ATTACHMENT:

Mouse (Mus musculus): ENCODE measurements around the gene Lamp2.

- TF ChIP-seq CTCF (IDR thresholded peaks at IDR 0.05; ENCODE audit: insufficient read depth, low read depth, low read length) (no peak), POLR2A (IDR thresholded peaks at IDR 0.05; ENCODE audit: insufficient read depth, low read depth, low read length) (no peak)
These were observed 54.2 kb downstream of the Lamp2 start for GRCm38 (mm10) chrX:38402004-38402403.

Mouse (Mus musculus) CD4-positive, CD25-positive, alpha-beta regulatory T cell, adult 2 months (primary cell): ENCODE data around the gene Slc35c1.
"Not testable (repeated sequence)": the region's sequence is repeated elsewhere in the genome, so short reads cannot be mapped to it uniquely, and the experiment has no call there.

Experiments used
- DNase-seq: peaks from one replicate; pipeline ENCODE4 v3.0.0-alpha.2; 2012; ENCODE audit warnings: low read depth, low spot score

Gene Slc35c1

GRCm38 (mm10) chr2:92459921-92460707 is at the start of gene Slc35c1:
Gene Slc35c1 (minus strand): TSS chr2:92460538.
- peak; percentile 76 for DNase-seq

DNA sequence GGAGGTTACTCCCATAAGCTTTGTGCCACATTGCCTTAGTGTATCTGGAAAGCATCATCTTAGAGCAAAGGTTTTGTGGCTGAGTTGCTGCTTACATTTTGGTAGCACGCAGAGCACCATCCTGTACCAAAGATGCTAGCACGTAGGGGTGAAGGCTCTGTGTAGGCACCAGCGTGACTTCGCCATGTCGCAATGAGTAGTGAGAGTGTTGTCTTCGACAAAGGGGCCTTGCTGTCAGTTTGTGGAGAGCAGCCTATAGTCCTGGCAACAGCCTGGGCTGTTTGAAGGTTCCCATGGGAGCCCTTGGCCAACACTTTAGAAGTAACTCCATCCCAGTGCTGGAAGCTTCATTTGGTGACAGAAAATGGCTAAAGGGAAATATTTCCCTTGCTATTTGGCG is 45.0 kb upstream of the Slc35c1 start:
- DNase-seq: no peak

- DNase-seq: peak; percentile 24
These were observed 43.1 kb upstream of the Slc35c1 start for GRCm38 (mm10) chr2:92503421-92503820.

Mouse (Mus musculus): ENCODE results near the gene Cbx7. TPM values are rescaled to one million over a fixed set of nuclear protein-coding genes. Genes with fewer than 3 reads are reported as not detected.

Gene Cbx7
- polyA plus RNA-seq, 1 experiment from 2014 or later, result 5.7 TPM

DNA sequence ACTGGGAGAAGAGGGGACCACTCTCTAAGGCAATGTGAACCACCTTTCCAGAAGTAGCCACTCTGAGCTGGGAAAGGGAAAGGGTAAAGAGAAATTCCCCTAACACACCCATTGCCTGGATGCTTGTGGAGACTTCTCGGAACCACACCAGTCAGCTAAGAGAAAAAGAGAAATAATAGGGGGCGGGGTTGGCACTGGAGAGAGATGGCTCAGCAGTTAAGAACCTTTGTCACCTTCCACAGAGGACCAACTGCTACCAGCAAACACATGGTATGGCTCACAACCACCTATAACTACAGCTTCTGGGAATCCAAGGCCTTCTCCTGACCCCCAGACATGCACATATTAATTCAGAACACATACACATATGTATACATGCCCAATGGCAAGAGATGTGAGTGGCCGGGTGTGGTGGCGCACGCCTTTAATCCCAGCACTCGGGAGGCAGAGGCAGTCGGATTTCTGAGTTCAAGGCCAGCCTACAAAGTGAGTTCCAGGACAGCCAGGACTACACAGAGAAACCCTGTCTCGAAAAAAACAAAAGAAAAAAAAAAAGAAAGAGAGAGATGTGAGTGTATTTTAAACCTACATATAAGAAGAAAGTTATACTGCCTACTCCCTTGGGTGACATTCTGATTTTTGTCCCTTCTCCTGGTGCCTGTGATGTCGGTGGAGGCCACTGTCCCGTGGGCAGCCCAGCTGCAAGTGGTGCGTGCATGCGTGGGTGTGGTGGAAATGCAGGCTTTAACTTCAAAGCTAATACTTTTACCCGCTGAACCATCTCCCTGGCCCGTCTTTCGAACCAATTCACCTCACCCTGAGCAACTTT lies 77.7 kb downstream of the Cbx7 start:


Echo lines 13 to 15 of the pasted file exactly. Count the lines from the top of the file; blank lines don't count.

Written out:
- DNase-seq: no peak

- DNase-seq: peak; percentile 24
These were observed 43.1 kb upstream of the Slc35c1 start for GRCm38 (mm10) chr2:92503421-92503820.